Tuesday, July 23, 2024
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Leave no boy behind

Aqilah Rahman

While disadvantages and inequalities in education are prominent among girls, boys tend to face challenges at later stages according to the United Nations Educational, Scientific and Cultural Organization’s (UNESCO) new report, ‘Leave No Child Behind’, which focusses on boys’ disengagement from education.

In many countries, boys have poorer learning outcomes in school and fail to complete their education. No less than 132 million boys of primary and secondary school age are out of school. Fewer boys than girls are enrolled in upper-secondary education in 73 countries, while the opposite is the case in 48 countries. For tertiary education, only 88 young men are enrolled for every 100 young women.

Young men are underrepresented in higher education in all regions except sub-Saharan Africa.

This trend is prominent in North America, Western Europe, Latin America and the Caribbean where only 81 young men are enrolled for every 100 young women at tertiary education.

Other regions with a similar trend include East Asia and the Pacific (87), Arab States and the Central and Eastern Europe region (91).

Poverty and the necessity to work are significant factors to dropout rates among boys.

Poverty, in particular, has taken a toll on the learning progress among boys as they fall behind in academics. Based on the Programme for International Student Assessment (PISA) 2018 survey participated by 79 countries and economies, a significant number of boys had poor reading skills. In 24 countries, over 70 per cent of boys from the poorest income quintile did not achieve the minimum proficiency reading levels.

In 57 countries with data, boys aged 10 performed worse than girls in mastering reading skills, and a similar trend was observed at the secondary level. This is particularly prominent in East Asia and the Pacific, Latin America and the Caribbean, and the Arab States where boys are at high risk of dropping out.

The lack of a protective legal framework is one of the main drivers of child labour. In 2020, 160 million children were engaged in labour activity, of which 60 per cent were boys. Of 146 countries with data, only 55 have a minimum age of employment aligned with the end of the countries’ stipulated years of compulsory education and above 15. Meanwhile, almost a third have a minimum age for employment below 15 or not clearly defined.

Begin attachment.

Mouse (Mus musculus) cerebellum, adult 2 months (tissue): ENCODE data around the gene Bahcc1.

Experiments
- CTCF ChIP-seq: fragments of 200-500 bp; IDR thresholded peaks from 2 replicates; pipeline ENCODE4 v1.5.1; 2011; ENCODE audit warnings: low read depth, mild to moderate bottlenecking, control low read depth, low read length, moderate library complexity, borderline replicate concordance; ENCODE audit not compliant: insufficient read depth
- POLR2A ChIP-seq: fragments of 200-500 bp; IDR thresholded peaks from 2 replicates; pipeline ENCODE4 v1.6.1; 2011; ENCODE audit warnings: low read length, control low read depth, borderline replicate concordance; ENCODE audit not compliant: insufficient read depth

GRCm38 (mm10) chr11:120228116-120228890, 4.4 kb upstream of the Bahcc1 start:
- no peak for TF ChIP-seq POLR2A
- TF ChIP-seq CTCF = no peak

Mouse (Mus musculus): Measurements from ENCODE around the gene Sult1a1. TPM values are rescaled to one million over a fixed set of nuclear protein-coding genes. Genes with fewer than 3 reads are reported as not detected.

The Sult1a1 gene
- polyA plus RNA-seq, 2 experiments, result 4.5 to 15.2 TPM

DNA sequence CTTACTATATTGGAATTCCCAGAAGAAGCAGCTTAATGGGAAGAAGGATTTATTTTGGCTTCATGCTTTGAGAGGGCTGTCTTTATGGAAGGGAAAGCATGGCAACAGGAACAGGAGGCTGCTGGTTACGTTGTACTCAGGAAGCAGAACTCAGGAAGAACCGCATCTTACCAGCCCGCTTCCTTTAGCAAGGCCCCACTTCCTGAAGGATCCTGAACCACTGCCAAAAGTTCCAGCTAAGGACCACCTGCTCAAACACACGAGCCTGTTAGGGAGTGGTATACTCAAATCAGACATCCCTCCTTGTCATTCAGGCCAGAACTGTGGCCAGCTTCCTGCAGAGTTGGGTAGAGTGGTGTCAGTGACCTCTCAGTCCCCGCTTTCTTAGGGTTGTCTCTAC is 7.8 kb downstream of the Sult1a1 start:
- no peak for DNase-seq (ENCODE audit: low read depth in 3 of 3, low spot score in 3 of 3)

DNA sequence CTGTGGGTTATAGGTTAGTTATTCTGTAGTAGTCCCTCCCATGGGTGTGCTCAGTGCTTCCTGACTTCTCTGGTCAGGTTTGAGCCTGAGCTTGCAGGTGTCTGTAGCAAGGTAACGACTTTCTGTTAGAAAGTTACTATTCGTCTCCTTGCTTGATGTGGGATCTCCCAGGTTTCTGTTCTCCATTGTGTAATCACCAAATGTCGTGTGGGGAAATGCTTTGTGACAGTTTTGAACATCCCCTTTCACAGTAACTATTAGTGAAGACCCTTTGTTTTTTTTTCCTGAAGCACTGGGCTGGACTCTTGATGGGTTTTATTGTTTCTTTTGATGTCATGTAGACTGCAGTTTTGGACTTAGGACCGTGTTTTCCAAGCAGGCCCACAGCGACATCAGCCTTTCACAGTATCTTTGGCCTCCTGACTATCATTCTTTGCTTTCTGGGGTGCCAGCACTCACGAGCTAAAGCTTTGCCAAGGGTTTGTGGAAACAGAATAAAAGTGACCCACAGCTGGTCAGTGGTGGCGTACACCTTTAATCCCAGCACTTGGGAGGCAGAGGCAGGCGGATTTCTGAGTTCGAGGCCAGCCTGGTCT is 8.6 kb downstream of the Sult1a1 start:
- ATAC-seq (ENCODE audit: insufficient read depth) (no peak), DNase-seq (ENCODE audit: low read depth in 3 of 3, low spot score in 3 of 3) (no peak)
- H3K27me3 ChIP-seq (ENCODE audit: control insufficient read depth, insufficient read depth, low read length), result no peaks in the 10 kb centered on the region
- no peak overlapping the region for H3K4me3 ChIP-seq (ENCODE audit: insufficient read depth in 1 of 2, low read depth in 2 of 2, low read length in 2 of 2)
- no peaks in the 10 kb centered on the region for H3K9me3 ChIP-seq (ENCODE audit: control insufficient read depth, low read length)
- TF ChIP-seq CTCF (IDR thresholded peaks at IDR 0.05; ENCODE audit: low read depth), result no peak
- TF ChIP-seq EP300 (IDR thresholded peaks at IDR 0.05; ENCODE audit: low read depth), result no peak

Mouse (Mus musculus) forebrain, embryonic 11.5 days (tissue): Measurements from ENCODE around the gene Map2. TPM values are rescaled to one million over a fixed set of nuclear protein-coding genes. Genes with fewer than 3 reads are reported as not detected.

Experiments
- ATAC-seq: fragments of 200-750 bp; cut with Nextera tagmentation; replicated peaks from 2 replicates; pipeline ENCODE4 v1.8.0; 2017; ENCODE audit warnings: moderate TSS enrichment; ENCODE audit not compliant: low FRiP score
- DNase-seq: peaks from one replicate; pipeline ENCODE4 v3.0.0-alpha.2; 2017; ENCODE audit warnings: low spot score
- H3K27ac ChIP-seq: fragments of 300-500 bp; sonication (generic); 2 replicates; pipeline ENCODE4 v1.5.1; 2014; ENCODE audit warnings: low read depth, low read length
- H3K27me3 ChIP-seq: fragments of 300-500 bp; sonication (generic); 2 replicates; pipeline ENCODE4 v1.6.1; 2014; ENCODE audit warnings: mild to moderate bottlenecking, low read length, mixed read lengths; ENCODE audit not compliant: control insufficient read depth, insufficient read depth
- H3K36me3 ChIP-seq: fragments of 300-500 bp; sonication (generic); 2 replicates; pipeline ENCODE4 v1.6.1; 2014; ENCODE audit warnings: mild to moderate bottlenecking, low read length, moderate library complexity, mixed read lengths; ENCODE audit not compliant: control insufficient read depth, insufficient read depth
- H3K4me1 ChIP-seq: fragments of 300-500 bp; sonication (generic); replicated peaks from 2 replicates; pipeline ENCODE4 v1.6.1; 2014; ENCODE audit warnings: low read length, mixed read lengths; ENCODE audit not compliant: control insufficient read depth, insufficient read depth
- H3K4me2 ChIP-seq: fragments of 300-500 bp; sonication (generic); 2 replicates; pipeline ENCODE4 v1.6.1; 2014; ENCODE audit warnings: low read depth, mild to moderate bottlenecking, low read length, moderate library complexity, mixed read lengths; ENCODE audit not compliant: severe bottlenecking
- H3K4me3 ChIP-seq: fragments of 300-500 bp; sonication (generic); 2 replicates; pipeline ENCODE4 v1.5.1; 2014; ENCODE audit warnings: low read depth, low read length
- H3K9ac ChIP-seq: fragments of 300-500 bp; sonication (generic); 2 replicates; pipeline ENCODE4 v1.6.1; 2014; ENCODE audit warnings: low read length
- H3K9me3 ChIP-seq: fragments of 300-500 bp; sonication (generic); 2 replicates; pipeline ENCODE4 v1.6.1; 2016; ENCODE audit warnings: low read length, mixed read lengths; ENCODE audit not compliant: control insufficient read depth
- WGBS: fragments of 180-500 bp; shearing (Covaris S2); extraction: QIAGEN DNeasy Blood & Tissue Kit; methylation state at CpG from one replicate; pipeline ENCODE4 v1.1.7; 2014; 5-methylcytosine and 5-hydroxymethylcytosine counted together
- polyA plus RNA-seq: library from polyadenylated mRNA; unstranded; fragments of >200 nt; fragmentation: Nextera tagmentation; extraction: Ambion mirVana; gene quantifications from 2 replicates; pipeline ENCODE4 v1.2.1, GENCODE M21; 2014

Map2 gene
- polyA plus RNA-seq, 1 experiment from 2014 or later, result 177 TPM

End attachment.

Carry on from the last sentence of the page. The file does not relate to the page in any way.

Boys are also pressured by social norms and gender stereotypes to choose certain jobs, which can prompt them to leave school early especially if the labour market has a low barrier of entry.

In schools, various factors can have a negative impact on boys’ learning outcomes and retention such as bias and low expectations of teachers, streaming by ability, grade repetition, authoritarian environment, harsh discipline and violence. Peer pressure, along with the lack of family support, also influences boys’ retention and performance at school.

Policies to address boys’ lack of engagement in education are predominantly in high-income countries. Few low- or middle-income countries have implemented policies to increase boys’ enrolment and completion rates in primary or secondary education.

The policy review shows that options to address boys’ disengagement from and disadvantage in education include: reducing the cost of schooling, improving school infrastructure, improving the accessibility and quality of pre-primary education, providing remedial support and non-formal education to support the return to education, avoiding streaming and segregation, improving teacher quality and recruitment, curriculum and pedagogy, banning corporal punishment and tackling gender-based violence.

UNESCO also highlighted that the report is not an overall comparative study of boys and girls. Instead, it focusses on countries and cases where boys struggle to gain access to education and progress in their studies.

The report highlights that supporting boys does not mean that girls lose out, and equal education opportunities benefit both girls and boys and the broader society.

While improving educational opportunities for girls globally continues to be important in achieving gender equality in and through education, the report notes that the focus on achieving gender parity and equality must also include boys in line with the 2030 Agenda for Sustainable Development which commits to leaving no one behind.

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